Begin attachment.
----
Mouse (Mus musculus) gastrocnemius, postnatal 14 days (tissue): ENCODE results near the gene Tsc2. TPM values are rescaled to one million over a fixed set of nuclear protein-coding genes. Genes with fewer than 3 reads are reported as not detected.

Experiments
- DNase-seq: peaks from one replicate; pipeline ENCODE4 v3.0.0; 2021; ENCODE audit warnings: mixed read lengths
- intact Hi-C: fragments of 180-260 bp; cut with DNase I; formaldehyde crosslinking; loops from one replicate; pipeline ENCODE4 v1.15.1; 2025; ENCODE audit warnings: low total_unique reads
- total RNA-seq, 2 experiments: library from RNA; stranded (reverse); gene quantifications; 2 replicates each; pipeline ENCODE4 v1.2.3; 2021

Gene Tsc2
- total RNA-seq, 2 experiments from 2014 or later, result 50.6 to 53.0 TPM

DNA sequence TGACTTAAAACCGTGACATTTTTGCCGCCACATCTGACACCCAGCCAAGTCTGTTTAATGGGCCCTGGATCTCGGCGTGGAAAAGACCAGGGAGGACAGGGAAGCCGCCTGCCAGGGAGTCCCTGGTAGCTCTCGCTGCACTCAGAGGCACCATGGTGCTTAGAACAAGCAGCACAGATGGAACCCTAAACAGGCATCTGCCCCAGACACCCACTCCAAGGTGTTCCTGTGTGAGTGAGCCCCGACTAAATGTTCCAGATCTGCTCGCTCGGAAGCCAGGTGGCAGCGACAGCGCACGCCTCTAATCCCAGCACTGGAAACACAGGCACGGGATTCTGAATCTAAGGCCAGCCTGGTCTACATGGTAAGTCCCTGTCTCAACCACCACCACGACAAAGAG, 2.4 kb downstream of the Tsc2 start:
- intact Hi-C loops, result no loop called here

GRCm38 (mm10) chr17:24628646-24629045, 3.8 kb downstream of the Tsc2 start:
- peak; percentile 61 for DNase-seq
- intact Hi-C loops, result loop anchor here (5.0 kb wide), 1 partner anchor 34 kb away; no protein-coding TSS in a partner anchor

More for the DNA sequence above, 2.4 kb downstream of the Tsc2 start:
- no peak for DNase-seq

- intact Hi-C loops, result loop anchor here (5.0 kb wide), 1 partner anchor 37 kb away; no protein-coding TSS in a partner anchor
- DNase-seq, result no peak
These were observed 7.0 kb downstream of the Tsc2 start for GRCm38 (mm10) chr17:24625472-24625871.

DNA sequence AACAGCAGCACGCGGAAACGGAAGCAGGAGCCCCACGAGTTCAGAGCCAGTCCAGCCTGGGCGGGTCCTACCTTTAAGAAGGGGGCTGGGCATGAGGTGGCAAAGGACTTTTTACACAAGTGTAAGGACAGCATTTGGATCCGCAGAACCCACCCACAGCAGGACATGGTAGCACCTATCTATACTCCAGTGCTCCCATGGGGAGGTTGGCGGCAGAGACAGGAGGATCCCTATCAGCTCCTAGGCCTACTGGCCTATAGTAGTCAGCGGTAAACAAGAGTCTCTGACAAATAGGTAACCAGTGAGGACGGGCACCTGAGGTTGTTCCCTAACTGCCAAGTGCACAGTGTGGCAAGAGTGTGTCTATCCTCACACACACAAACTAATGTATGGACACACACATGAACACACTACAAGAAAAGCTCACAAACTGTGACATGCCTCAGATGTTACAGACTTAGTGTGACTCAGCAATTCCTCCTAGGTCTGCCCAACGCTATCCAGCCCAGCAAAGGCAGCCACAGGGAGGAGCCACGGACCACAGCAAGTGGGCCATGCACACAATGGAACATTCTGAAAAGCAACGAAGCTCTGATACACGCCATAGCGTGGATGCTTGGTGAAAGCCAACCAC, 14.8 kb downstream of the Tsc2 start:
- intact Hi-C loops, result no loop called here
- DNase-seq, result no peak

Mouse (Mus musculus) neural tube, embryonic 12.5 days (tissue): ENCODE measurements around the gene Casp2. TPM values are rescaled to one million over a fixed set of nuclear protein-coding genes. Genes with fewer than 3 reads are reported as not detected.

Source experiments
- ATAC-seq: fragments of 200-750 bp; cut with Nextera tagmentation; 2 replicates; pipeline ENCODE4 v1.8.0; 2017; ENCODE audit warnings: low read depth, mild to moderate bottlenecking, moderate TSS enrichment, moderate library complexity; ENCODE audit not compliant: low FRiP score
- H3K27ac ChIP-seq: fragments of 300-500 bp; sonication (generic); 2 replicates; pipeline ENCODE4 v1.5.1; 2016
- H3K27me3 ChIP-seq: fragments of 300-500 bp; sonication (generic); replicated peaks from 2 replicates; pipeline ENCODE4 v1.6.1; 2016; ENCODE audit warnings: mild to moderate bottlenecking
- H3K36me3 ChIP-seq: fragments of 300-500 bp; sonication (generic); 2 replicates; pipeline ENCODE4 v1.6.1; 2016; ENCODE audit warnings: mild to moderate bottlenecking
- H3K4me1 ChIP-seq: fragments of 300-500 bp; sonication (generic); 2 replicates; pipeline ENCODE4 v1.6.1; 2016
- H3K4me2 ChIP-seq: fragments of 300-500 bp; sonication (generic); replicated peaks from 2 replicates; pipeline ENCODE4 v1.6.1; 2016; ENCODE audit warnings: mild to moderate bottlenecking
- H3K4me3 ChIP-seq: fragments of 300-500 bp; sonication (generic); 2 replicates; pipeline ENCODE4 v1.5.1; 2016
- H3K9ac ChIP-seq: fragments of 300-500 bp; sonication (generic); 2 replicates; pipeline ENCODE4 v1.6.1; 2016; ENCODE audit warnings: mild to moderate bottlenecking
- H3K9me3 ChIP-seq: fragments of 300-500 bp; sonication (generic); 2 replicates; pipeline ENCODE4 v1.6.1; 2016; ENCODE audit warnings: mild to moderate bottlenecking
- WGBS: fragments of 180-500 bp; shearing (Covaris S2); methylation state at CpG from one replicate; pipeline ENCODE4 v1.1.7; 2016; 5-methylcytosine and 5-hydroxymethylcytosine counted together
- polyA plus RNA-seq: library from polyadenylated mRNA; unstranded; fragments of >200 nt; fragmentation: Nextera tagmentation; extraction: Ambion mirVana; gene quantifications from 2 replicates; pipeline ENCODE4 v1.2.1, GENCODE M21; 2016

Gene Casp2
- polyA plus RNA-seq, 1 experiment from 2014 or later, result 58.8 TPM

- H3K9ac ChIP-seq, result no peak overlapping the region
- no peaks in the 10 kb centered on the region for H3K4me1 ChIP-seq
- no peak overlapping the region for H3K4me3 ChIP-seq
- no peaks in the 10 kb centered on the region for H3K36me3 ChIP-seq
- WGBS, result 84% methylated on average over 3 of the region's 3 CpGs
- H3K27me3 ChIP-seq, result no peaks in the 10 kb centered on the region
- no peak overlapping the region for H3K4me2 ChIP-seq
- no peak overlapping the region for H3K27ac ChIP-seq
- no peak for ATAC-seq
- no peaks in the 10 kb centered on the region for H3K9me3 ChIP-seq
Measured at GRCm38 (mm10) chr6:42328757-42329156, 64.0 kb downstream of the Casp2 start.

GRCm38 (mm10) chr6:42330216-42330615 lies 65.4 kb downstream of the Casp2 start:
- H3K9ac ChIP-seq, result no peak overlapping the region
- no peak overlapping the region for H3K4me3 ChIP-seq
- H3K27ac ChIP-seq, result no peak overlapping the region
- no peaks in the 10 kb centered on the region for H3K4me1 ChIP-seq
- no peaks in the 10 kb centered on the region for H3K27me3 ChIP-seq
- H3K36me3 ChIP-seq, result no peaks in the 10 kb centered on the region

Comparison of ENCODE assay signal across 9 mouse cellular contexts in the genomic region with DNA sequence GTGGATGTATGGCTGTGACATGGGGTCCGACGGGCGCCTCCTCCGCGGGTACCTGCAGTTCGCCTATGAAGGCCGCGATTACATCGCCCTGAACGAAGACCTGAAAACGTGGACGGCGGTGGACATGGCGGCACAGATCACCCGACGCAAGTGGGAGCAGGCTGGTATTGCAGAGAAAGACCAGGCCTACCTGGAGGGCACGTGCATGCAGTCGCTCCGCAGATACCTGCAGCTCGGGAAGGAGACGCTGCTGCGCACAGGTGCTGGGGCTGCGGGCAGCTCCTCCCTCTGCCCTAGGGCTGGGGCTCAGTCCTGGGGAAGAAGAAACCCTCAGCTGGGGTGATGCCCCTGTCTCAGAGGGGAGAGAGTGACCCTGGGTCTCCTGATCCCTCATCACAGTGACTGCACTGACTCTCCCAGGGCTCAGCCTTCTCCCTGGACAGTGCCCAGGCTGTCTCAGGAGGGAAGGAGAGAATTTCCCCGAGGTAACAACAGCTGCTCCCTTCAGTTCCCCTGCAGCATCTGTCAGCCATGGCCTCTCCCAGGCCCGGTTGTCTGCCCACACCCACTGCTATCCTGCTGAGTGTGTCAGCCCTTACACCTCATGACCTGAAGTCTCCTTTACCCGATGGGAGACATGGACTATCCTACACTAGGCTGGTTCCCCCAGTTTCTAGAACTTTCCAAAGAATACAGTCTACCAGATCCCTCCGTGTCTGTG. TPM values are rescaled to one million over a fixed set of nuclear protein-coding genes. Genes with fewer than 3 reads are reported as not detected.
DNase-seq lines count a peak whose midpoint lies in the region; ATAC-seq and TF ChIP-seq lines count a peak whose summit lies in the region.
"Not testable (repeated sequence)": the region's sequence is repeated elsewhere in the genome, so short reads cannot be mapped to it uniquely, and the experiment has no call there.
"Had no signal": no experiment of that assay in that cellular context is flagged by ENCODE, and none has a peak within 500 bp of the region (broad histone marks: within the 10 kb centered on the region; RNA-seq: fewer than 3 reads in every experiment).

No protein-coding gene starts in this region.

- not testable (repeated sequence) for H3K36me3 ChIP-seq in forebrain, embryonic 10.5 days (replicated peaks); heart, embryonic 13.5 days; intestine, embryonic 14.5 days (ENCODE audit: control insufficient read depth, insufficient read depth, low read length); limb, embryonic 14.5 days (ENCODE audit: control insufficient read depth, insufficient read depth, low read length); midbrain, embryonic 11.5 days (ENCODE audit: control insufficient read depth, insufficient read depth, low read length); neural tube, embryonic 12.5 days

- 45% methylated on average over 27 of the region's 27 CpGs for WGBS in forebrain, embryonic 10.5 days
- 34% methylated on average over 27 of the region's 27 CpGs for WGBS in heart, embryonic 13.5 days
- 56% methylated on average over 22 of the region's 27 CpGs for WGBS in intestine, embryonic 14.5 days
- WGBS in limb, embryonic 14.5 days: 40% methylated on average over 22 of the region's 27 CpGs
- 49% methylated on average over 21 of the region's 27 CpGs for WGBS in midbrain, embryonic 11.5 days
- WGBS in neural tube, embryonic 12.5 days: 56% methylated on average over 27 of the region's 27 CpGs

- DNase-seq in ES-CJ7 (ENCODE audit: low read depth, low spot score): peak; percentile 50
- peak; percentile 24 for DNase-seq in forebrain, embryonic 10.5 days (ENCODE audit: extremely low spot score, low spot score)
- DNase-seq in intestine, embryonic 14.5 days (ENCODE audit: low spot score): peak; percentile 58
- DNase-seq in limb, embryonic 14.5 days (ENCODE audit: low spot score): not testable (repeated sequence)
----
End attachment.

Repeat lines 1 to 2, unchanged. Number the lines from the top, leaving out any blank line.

Mouse (Mus musculus) gastrocnemius, postnatal 14 days (tissue): ENCODE results near the gene Tsc2. TPM values are rescaled to one million over a fixed set of nuclear protein-coding genes. Genes with fewer than 3 reads are reported as not detected.

Experiments